Crane Data's May Money Fund Portfolio Holdings, with data as of April 30, 2022, show that Treasuries plunged again last month while Other (mostly Time Deposits) jumped. Money market securities held by Taxable U.S. money funds (tracked by Crane Data) decreased by $55.2 billion to $4.884 trillion in April, after decreasing $40.9 billion in March, increasing $2.9 billion in February and decreasing $108.3 billion in January. Assets rose $114.1 billion in December, $46.4 billion in November and $72.4 billion in October. But they decreased $26.0 billion in Sept., increased $47.4 billion in August and decreased $89.1 billion in July. Repo remained the largest portfolio segment, while Treasuries remained in the No. 2 spot. (Though overall Repo fell, MMF holdings of Fed repo inched higher to $1.662 trillion.) Agencies were the third largest segment, CP remained fourth, ahead of Other/Time Deposits, CDs and VRDNs. Below, we review our latest Money Fund Portfolio Holdings statistics. (Note: For those planning on attending our upcoming Money Fund Symposium conference, which is June 20-22 in Minneapolis, Minn, make your hotel reservations soon!)

Among taxable money funds, Repurchase Agreements (repo) decreased $9.9 billion (-0.4%) to $2.350 trillion, or 48.1% of holdings, in April, after increasing $100.9 billion in March and $10.7 billion in February. Repo decreased $234.4 billion in January, but increased $228.0 billion in December and $113.6 billion in November. Treasury securities fell $78.6 billion (-4.5%) to $1.672 trillion, or 34.2% of holdings, after decreasing $79.2 billion in March and $17.0 billion in February. T-bills increased $40.0 billion in January and $19.9 billion in December, but they declined $52.6 billion in November. Government Agency Debt was down $1.0 billion, or -0.3%, to $385.8 billion, or 7.9% of holdings, after decreasing $4.3 billion in March, increasing $1.5 billion in February and decreasing $6.9 billion in January. Repo, Treasuries and Agency holdings totaled $4.407 trillion, representing a massive 90.2% of all taxable holdings.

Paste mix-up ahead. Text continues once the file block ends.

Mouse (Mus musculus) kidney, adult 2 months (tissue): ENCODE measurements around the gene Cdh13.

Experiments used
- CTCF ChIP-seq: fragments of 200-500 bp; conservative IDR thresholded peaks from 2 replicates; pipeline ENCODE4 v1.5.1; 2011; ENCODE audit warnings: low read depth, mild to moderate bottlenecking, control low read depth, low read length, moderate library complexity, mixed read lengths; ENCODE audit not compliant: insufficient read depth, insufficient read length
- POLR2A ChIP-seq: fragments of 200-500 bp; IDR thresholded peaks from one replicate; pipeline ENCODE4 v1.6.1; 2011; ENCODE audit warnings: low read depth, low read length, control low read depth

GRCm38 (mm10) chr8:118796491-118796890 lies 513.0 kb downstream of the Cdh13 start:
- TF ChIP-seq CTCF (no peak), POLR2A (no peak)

Money fund holdings of Other (mainly Time Deposits) and CDs jumped in April, while CP holdings inched lower. Commercial Paper (CP) decreased $0.1 billion (-0.1%) to $224.2 billion, or 4.6% of holdings, after decreasing $7.2 billion in March but increasing $2.9 billion in February and $11.8 billion in January. Certificates of Deposit (CDs) increased $7.3 billion (6.7%) to $116.1 billion, or 2.4% of taxable assets, after decreasing $5.7 billion in March and $6.9 billion in February (but increasing $12.6 billion in January). Other holdings, primarily Time Deposits, increased $28.2 billion (31.7%) to $117.1 billion, or 2.4% of holdings, after decreasing $47.4 billion in March but increasing $9.5 billion in February and $69.0 billion in January. VRDNs fell to $19.8 billion, or 0.4% of assets. (Note: This total is VRDNs for taxable funds only. We will post our Tax Exempt MMF holdings separately Wednesday afternoon.)